Attempts to rehabilitate the notion of transcendence, which had been curtailed by
German Idealists (particularly by Kant).
Kant argued that transcendent knowledge is not possible; the ideas of God or the
soul, or the self, or the cosmos, the beginning of the universe, are “ideas of pure
reason.” Theoretical reason is driven to ask such questions (God, soul), but they
are out of bounds. There is no content, no sensation that corresponds to them.
They are not ideas of which we can have certain knowledge, which is the only
theoretical knowledge, which is what he is interested in.
Jaspers is Kantian, and draws on him, arguing that there are limits to what
theoretical reason can attain. However, instead of saying transcendent ideas are
impossible, Jaspers also says that this is where existence starts (where science
and theoretical reasoning leaves off).
Existence comes into being where theoretical reasoning leaves off.
Because existence must confront the antimonies of existence and theoretical
reasoning, it overcomes them. This is a higher level, more authentic level of
consciousness. This is where we discover existence is transcended.
Jaspers writes that his philosophy should elaborate or carry out this
transcendence in all philosophical world orientations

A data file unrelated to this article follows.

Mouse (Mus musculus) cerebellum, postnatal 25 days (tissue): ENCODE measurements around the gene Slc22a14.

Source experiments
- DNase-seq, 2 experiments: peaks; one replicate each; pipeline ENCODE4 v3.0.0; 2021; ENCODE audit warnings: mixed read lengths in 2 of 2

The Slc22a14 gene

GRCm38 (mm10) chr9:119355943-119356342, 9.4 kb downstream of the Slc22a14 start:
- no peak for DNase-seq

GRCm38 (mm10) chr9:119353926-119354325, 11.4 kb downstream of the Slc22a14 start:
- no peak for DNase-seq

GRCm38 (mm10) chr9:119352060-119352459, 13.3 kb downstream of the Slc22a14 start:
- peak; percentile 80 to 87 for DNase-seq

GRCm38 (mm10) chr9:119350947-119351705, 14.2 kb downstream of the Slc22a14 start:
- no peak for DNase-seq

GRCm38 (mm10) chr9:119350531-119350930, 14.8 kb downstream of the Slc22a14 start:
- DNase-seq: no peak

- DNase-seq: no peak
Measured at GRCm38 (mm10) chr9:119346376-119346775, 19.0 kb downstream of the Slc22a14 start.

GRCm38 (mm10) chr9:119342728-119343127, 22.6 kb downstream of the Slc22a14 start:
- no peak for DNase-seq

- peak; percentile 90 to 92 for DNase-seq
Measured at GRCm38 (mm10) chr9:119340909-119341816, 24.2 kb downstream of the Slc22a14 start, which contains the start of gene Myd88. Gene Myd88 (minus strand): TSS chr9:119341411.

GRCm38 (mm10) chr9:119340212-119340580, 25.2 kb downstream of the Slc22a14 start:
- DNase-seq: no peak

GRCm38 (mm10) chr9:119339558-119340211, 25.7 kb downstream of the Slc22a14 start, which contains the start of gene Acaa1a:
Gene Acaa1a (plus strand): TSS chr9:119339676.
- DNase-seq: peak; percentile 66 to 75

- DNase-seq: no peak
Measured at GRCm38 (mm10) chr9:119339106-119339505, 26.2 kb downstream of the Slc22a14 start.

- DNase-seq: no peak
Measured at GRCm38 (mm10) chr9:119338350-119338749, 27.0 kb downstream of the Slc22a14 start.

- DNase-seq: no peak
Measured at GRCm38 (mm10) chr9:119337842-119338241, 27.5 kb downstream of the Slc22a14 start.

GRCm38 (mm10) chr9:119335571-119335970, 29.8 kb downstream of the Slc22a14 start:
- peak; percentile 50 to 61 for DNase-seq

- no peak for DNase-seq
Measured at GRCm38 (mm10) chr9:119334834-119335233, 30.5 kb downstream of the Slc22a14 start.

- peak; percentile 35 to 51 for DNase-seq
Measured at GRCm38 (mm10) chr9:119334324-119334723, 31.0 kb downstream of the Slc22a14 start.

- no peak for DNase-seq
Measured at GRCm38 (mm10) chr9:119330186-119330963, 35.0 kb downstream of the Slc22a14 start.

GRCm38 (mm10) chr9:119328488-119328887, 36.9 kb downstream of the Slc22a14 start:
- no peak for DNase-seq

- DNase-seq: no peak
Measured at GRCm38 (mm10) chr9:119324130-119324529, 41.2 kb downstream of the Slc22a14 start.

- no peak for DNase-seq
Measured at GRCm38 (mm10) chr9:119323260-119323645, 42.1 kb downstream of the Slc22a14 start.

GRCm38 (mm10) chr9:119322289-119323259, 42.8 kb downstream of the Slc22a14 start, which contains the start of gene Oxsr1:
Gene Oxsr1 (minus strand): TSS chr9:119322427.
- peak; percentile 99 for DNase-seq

For the sake of experiencing that last limit, there then unfolds a thinking that is
not simply a knowledge of something else; instead that same thinking is a doing,
an act, an awakening.
Views orthodox religion as a hindrance to authentic communication.
The Pursuit of Being
Points out that it is necessary to collapse the artificial dualism or antimony
between interior and exterior, subjectivity and objectivity, between phenomenon
and neumenon, appearance and essence.
Argues that the phenomenon itself is all there is. Therefore, if one wants to attain
philosophical truth, one must conduct phenomenology.
Also talks about essence and the essence of phenomenon, in a way that draws on
Husserl. Says appearance is all there is. Nevertheless, it has an essence. It is a principle of
a series of appearances that manifest itself. This is a 'new dualism' between the
finite and the infinite.
Husserl says that an object can be seen or grasped from many different
perspectives; Sartre says 'yes,' and the principle behind this infinite manifestation
is the object's essence.
The essence (or objectivity) of the phenomenon is not that there is some
essential, neumenal being behind apperances, or a fully complete concept behind
appearances (there are only appearances), but that what makes it objective is
that its there. And it is not y